Organizational Culture

Want to Advocate for Change? Here are 3 Realities You Need to Know

advocate for change

Great business leaders are always looking to optimize.

This article comes courtesy of University of Birmingham’s Online MBA Program, designed for enterprising business professionals who are ready to enhance their practical knowledge for the next step in their careers. Find out more about the University of Birmingham Online MBA by clicking here.


They strive to continuously identify improvements and execute change initiatives for the good of the organization. However, being a change advocate in the workplace is a rough road. To paraphrase Charles Kettering, everyone wants progress, but no one wants change.

People are naturally resistant to change and for good reason. After all, it’s uncomfortable and risky. Most people prefer to stay on a steady, predictable course—even when the change in question offers a significant potential upside.

According to Pete Foss, Lecturer on the topic of Change Management at the University of Birmingham, anyone looking to create change has to have an awareness of the various issues and approaches to implementing change on the individual, team, or company level. Change advocates require an understanding of the imperatives for the change, and a full scope of the impact to the organization – a topic covered in University of Birmingham’s Module on the Management of Change.

So, if you’re looking to persuade people that some kind of change is necessary and beneficial for your organization, it’s best to prepare for the reality ahead of you. Whether you’re looking to improve an inefficient process, develop a new line of business, or anything in between, here are three stark truths to keep in mind as you advocate for change.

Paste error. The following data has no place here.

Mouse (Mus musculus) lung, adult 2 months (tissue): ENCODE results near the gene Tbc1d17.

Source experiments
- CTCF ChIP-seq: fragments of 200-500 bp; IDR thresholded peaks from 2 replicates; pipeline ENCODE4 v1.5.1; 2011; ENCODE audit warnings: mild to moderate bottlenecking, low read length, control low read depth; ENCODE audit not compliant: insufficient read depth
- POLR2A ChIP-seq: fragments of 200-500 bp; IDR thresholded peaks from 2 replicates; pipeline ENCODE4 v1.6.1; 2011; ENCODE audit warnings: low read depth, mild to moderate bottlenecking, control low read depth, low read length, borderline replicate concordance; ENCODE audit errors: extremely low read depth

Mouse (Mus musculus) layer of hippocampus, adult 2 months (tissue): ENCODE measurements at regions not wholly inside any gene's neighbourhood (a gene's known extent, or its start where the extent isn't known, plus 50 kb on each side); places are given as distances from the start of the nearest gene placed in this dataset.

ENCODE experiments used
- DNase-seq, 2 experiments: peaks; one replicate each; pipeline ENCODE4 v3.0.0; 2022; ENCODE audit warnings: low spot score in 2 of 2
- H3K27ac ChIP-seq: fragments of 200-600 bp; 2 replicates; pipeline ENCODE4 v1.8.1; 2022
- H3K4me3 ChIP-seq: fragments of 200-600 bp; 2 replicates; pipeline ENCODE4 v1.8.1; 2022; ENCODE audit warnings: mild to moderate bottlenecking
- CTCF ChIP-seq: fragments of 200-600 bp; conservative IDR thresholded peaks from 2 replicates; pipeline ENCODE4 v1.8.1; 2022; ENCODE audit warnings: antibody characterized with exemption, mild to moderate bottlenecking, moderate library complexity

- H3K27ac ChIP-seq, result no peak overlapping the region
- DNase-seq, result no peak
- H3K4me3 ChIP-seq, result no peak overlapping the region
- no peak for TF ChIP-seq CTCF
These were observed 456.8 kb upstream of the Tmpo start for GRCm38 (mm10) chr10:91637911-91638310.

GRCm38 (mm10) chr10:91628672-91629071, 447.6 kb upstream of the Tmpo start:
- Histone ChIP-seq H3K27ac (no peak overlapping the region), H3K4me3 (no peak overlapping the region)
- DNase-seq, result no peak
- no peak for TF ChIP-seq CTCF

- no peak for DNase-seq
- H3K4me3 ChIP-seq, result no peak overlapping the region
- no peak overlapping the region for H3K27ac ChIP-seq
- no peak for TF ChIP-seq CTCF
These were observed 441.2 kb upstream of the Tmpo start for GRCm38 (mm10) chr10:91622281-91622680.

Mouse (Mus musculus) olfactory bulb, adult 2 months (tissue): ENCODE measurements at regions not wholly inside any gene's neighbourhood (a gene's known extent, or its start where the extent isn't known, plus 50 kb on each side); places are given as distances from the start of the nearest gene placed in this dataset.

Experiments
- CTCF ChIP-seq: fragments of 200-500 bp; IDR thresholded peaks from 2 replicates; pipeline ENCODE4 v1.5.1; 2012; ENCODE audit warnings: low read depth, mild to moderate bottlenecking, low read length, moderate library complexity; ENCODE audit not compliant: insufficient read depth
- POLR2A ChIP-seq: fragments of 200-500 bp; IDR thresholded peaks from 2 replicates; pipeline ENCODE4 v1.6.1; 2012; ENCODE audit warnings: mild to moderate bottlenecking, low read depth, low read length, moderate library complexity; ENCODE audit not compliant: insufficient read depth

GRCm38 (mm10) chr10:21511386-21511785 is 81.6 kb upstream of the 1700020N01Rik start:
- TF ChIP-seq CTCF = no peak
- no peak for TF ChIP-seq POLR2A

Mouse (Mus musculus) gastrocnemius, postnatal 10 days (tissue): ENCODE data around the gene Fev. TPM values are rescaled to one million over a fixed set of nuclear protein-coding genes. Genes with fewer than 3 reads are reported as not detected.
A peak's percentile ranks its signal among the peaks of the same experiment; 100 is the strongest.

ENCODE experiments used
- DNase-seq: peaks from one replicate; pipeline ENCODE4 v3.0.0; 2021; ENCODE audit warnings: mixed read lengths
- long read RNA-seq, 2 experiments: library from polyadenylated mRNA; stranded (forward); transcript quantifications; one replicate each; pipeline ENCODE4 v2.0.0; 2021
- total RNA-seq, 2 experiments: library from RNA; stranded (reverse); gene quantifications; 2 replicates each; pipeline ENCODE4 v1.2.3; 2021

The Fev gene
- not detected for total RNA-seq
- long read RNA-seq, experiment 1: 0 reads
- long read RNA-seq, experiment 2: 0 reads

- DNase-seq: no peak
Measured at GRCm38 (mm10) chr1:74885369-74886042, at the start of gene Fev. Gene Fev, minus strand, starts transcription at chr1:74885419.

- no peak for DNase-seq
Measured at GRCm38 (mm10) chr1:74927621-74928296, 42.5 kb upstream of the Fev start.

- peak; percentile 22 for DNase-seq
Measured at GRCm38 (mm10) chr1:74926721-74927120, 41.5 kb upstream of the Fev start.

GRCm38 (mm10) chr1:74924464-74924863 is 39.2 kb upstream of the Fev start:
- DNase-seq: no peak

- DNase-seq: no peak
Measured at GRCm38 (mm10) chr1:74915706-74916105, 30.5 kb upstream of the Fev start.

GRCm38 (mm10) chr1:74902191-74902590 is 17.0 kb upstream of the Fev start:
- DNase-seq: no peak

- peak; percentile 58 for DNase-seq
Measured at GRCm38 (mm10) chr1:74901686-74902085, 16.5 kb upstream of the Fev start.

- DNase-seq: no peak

1. You won’t be popular.

Being a change advocate means you’re actively campaigning for the discomfort of others. Any change disrupts the status quo and there will be plenty of people who don’t like that—and won’t like you as a result. That’s just part of the deal. Foss shares that tension and conflict will arise as change is often met with resistance. It’s up to you to be proactive in identifying and defusing conflict, to keep an open mind, and to empathize with and aid the employees around you who feel threatened by the change to ensure that their employment, status, or well-being in the organization is not harmed.

Once your change has taken place and the rewards are evident, people may (or may not) come around. Remember that being effective and respected are far more important in business than being liked.

  1. You’ll need leadership buy-in.

Any significant change requires leadership support. Regardless of your position in the organization, you’ll need at least one powerful ally on the leadership team who believes in your vision. Before you attempt to sell everyone else on your idea, make sure one leader (other than yourself) believes it’s a viable option and is willing to back you. If you’re unable to do this, the change you’re advocating for might not be the right one. 

  1. Your reputation will follow you.

When considering your ideas, people will factor in what they already know about you (i.e. your reputation). If you’ve already proven yourself to be someone who really understands the business and can get things done, your chances of success exponentially increase. If you’re known as someone who talks a lot but can’t follow through, or if you’re relatively unknown, you’re facing a much steeper uphill battle.

Advocating for change will also increase your visibility. It has the potential to shape your reputation in the future. Your success now, or lack thereof, will impact your ability to effectively advocate for change from here on out. Foss suggests that affecting change in an organization doesn’t always go as planned, which is why he teaches his students to identify failure points along the way, and adjust course as needed.

So choose your battles carefully. Be mindful of how you present yourself and how you manage setbacks in particular.

Advocating for change isn’t always easy, but it can be very worthwhile. If you see something that can and should be improved—and you know how to make that happen—be vocal. Just prepare yourself for the road ahead.

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